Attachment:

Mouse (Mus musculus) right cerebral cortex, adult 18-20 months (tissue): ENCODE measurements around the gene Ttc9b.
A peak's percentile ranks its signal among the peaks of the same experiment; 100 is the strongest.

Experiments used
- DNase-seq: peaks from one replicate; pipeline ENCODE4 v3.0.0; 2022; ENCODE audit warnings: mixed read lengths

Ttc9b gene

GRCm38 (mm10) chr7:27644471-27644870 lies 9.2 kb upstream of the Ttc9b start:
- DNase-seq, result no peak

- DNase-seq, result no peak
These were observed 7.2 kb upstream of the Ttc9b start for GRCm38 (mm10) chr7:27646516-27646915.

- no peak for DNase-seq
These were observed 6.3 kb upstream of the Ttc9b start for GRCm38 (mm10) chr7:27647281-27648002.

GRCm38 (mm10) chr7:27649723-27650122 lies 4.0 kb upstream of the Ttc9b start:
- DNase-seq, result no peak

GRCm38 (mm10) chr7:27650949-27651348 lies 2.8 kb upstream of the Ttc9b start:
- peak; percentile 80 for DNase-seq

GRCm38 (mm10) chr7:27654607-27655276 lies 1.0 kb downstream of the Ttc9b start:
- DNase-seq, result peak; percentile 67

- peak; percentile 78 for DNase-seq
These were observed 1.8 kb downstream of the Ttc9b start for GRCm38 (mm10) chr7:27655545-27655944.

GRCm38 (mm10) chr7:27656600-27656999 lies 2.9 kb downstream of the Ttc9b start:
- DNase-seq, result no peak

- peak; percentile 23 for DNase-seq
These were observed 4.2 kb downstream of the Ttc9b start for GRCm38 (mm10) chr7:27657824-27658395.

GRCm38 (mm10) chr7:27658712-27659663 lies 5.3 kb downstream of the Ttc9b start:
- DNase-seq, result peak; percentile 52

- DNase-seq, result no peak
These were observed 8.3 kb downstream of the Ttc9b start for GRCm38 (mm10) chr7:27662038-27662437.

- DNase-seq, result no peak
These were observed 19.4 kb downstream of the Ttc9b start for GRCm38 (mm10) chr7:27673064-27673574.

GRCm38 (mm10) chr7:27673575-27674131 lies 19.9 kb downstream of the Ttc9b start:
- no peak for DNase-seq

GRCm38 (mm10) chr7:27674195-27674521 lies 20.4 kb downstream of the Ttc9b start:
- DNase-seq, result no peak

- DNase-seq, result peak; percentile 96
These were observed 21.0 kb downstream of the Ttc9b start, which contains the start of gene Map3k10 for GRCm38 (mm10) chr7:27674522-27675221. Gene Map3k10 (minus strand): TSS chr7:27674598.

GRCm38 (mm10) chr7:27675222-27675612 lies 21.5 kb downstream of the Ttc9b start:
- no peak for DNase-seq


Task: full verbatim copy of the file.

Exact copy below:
Mouse (Mus musculus) right cerebral cortex, adult 18-20 months (tissue): ENCODE measurements around the gene Ttc9b.
A peak's percentile ranks its signal among the peaks of the same experiment; 100 is the strongest.

Experiments used
- DNase-seq: peaks from one replicate; pipeline ENCODE4 v3.0.0; 2022; ENCODE audit warnings: mixed read lengths

Ttc9b gene

GRCm38 (mm10) chr7:27644471-27644870 lies 9.2 kb upstream of the Ttc9b start:
- DNase-seq, result no peak

- DNase-seq, result no peak
These were observed 7.2 kb upstream of the Ttc9b start for GRCm38 (mm10) chr7:27646516-27646915.

- no peak for DNase-seq
These were observed 6.3 kb upstream of the Ttc9b start for GRCm38 (mm10) chr7:27647281-27648002.

GRCm38 (mm10) chr7:27649723-27650122 lies 4.0 kb upstream of the Ttc9b start:
- DNase-seq, result no peak

GRCm38 (mm10) chr7:27650949-27651348 lies 2.8 kb upstream of the Ttc9b start:
- peak; percentile 80 for DNase-seq

GRCm38 (mm10) chr7:27654607-27655276 lies 1.0 kb downstream of the Ttc9b start:
- DNase-seq, result peak; percentile 67

- peak; percentile 78 for DNase-seq
These were observed 1.8 kb downstream of the Ttc9b start for GRCm38 (mm10) chr7:27655545-27655944.

GRCm38 (mm10) chr7:27656600-27656999 lies 2.9 kb downstream of the Ttc9b start:
- DNase-seq, result no peak

- peak; percentile 23 for DNase-seq
These were observed 4.2 kb downstream of the Ttc9b start for GRCm38 (mm10) chr7:27657824-27658395.

GRCm38 (mm10) chr7:27658712-27659663 lies 5.3 kb downstream of the Ttc9b start:
- DNase-seq, result peak; percentile 52

- DNase-seq, result no peak
These were observed 8.3 kb downstream of the Ttc9b start for GRCm38 (mm10) chr7:27662038-27662437.

- DNase-seq, result no peak
These were observed 19.4 kb downstream of the Ttc9b start for GRCm38 (mm10) chr7:27673064-27673574.

GRCm38 (mm10) chr7:27673575-27674131 lies 19.9 kb downstream of the Ttc9b start:
- no peak for DNase-seq

GRCm38 (mm10) chr7:27674195-27674521 lies 20.4 kb downstream of the Ttc9b start:
- DNase-seq, result no peak

- DNase-seq, result peak; percentile 96
These were observed 21.0 kb downstream of the Ttc9b start, which contains the start of gene Map3k10 for GRCm38 (mm10) chr7:27674522-27675221. Gene Map3k10 (minus strand): TSS chr7:27674598.

GRCm38 (mm10) chr7:27675222-27675612 lies 21.5 kb downstream of the Ttc9b start:
- no peak for DNase-seq